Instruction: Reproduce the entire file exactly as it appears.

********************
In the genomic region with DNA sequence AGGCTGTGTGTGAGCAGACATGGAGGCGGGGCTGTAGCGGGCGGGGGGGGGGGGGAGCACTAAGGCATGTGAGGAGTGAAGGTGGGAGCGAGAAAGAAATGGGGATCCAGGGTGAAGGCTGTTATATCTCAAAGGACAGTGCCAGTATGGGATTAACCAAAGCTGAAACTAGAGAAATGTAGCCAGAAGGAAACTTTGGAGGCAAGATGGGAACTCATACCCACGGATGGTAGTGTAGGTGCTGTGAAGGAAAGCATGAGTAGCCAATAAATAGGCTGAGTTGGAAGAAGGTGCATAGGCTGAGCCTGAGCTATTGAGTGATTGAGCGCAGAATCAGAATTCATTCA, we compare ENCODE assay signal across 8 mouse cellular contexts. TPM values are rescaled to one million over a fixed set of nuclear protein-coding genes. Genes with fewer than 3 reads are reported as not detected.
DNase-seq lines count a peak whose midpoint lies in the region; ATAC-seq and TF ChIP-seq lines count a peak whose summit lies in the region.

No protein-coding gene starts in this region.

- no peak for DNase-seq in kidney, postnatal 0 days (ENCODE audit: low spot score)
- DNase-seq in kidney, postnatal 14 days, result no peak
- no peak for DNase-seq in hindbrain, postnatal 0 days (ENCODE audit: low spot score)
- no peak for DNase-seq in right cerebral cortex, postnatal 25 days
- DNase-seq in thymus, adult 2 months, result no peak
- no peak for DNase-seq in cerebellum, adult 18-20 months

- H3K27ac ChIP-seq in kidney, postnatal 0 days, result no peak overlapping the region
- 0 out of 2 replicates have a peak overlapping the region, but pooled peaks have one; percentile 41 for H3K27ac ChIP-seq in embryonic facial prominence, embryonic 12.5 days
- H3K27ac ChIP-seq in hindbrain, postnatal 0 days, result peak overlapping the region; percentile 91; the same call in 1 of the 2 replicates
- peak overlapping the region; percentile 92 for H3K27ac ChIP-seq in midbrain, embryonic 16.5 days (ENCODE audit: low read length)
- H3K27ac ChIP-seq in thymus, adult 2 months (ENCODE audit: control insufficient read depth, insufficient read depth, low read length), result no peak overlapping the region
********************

In the genomic region with DNA sequence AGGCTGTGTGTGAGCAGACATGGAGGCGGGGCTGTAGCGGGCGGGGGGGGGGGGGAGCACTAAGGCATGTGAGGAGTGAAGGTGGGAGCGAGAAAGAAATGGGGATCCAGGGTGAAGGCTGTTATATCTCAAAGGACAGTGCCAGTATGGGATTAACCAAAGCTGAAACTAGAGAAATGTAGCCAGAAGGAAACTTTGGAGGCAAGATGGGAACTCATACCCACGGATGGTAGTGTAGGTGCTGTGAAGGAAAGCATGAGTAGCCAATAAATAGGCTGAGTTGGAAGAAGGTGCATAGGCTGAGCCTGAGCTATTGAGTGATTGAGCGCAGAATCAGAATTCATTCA, we compare ENCODE assay signal across 8 mouse cellular contexts. TPM values are rescaled to one million over a fixed set of nuclear protein-coding genes. Genes with fewer than 3 reads are reported as not detected.
DNase-seq lines count a peak whose midpoint lies in the region; ATAC-seq and TF ChIP-seq lines count a peak whose summit lies in the region.

No protein-coding gene starts in this region.

- no peak for DNase-seq in kidney, postnatal 0 days (ENCODE audit: low spot score)
- DNase-seq in kidney, postnatal 14 days, result no peak
- no peak for DNase-seq in hindbrain, postnatal 0 days (ENCODE audit: low spot score)
- no peak for DNase-seq in right cerebral cortex, postnatal 25 days
- DNase-seq in thymus, adult 2 months, result no peak
- no peak for DNase-seq in cerebellum, adult 18-20 months

- H3K27ac ChIP-seq in kidney, postnatal 0 days, result no peak overlapping the region
- 0 out of 2 replicates have a peak overlapping the region, but pooled peaks have one; percentile 41 for H3K27ac ChIP-seq in embryonic facial prominence, embryonic 12.5 days
- H3K27ac ChIP-seq in hindbrain, postnatal 0 days, result peak overlapping the region; percentile 91; the same call in 1 of the 2 replicates
- peak overlapping the region; percentile 92 for H3K27ac ChIP-seq in midbrain, embryonic 16.5 days (ENCODE audit: low read length)
- H3K27ac ChIP-seq in thymus, adult 2 months (ENCODE audit: control insufficient read depth, insufficient read depth, low read length), result no peak overlapping the region